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NEW SONG RELEASES

“Hallelujah (Come Bless the Lord)” by September Penn: September Penn is a singer, songwriter, performance artist, worship leader, and cofounder of The Power of Song Inc., an organization that educates about social justice issues through song, theater, and art. She wrote “Hallelujah” while directing the Kaleo Choir at Fuller Theological Seminary, where she earned an MDiv this year with a focus on Worship, Theology, and the Arts. The song was released September 3 as a single on all music-streaming platforms.

“Nara Ekele Mo” by Tim Godfrey, performed by Resonance: Last month the Global Resonance Multicultural Worship Collective, under the organization Arts Release, posted on YouTube a multicontinent, multilingual cover of the Nigerian Igbo song “Nara Ekelo Mo” by Tim Godfrey. It features thirty-seven singers from Brazil, England, France, Indonesia, Singapore, and Spain, with lyrics in Igbo, Yoruba, Tamil, Bahasa Indonesia, French, Mandarin, Portuguese, Spanish, and English. (See the original version of the song here.) [HT: Global Christian Worship]

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POEMS

“Field Guide” by Tony Hoagland: A few weeks ago SALT Project reprinted this poem that celebrates the ordinary in nature—along with brief commentary and a stunning macrophoto of a dragonfly. An excerpt from the opening chapter of Ralph Waldo Emerson’s essay “Nature” is referenced: “If the stars should appear one night in a thousand years, how would men believe and adore; and preserve for many generations the remembrance of the city of God which had been shown! But every night come out these envoys of beauty, and light the universe with their admonishing smile.” (The poem is from Hoagland’s 2010 collection Unincorporated Persons in the Late Honda Dynasty, published by Graywolf Press.)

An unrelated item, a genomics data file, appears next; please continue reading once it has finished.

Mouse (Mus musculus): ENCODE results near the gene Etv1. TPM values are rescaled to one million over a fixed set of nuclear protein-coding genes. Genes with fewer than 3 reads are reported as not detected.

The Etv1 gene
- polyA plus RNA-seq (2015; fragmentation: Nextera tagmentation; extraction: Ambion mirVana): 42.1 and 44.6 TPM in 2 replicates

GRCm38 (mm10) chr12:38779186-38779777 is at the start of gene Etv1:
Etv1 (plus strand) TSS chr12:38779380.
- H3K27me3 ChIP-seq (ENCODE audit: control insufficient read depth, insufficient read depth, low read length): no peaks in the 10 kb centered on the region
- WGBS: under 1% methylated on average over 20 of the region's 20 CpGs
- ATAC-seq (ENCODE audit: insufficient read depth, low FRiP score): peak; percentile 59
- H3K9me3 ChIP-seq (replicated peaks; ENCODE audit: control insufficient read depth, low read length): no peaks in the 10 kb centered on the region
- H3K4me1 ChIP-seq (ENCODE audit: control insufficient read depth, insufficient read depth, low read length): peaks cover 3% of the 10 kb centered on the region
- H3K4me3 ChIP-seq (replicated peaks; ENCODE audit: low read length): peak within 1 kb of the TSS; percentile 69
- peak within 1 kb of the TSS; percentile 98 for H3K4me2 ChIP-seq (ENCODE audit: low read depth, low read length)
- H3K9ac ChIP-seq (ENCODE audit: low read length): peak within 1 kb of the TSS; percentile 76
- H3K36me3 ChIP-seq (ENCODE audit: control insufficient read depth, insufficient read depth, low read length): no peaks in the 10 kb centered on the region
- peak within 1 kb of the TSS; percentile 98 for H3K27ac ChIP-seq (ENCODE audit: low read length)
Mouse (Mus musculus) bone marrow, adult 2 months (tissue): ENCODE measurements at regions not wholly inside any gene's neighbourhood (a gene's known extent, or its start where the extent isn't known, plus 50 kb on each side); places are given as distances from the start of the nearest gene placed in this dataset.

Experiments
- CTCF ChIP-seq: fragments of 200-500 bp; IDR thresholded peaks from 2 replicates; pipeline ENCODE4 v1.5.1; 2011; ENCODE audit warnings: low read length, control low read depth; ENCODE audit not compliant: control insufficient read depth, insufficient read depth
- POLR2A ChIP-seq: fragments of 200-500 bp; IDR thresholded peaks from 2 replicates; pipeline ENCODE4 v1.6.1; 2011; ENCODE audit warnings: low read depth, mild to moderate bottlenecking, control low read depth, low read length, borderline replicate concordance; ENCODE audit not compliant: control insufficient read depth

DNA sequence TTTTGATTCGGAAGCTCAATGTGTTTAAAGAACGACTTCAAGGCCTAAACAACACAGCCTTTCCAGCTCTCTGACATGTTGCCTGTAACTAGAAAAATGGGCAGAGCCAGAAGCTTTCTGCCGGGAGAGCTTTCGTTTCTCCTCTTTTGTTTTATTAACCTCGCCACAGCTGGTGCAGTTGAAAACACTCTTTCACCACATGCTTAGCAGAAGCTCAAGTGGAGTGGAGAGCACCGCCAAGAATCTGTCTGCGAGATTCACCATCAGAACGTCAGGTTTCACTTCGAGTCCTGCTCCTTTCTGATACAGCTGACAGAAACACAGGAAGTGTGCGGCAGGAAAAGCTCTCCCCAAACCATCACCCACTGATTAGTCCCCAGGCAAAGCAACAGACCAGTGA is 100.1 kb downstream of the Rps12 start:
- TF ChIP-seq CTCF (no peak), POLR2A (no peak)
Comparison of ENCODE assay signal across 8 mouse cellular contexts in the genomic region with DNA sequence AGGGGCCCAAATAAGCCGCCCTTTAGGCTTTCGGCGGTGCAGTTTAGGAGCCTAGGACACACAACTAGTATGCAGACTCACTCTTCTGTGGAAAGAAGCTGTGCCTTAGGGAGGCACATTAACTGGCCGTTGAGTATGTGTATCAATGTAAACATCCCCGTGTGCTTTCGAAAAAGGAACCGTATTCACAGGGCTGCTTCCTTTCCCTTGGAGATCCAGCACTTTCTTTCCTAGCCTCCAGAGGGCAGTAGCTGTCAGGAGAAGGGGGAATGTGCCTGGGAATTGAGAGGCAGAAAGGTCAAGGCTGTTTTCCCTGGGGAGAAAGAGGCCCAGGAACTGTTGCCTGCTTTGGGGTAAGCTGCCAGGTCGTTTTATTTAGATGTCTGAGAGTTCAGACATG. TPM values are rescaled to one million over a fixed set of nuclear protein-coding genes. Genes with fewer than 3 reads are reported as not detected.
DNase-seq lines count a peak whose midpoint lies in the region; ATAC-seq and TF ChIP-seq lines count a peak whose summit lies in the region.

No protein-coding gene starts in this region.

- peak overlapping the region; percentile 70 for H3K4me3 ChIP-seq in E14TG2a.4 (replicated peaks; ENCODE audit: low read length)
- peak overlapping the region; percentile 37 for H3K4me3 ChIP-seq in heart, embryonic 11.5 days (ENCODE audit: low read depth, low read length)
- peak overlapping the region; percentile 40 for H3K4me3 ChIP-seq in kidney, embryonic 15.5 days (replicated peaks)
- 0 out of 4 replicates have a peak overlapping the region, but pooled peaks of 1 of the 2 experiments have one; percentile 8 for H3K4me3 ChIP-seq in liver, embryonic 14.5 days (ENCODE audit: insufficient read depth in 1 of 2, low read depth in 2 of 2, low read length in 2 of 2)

from the current issue of Image: Image journal is the one piece of mail I most look forward to receiving every quarter—full of poetry, visual art, literary essays, and short stories with a spiritual sensibility. In its current issue, no. 105, some of the poems I particularly enjoyed were “Trench Coat” by Cameron Alexander Lawrence, on the accumulation of things; “Pastoral with Wheat” by John Hart, on fatherhood as beatitude, and as a continual lesson in dying to self; “Duet” by Chelsea Wagenaar [previously], about the “music” of the ordinary moments of motherhood, like tending to your child’s bee sting; and “The Eighth Sacrament” by Peter Cooley, on grief, written after the death of his wife, Jacqueline.

Bithiah’s Defiance: Kelley Nikondeha and poet Eleanor Wilner imagine Pharaoh’s daughter

At the beginning of the book of Exodus, the Hebrews have been in Egypt for several generations, their migration blessed by a previous pharaoh in appreciation of Joseph’s handling of a food crisis. But their peaceful coexistence comes to an end when a new pharaoh comes to power and conscripts the Hebrews into hard labor. In addition to the enslavement, Pharaoh issues an imperial edict that all newborn Hebrew boys are to be killed.

In her excellent new book Defiant: What the Women of Exodus Teach Us about Freedom, practical theologian and community developer Kelley Nikondeha talks about the exodus of the Israelites out of captivity in Egypt as a series of small rescue operations, starting with the midwives who refuse to carry out Pharaoh’s death order. Then there’s Jochebed, Moses’s birth mother, who relinquishes her son in order to save him, placing him in a basket on the Nile: Nikondeha imagines her navigating the basket across the river and placing it strategically in a thicket of reeds to be discovered by Pharaoh’s daughter, whose pensive nature and possible sympathies she had been observing for the past three months.

Defiant book cover

Pharaoh’s daughter is unnamed in the biblical narrative, but Jewish tradition gives her the Hebrew name Bithiah, “daughter of Yahweh” (Leviticus Rabbah 1:3), identifying her with the woman in 1 Chronicles 4:18. In this verse she is called a Judahite (i.e., a Jew), which Megillah 13a says is because she repudiated the gods of her people—that when “she came down to bathe at the river” (Exodus 2:5), it was to cleanse herself of idolatry; essentially, to perform a ritual conversion to Judaism, as her loyalties will bear out. When she discovers the baby, she knows he’s Hebrew, and presumably out of compassion, she decides to raise him as her own. She hires Jochebed as a wet-nurse (it’s unclear whether she knows Jochebed is Moses’s birth mother) and, once the child is weaned two to three years later, receives him into the palace. She names him Moses, Egyptian for “son” but also sounding like the Hebrew word mashah, “to draw out” (of the water).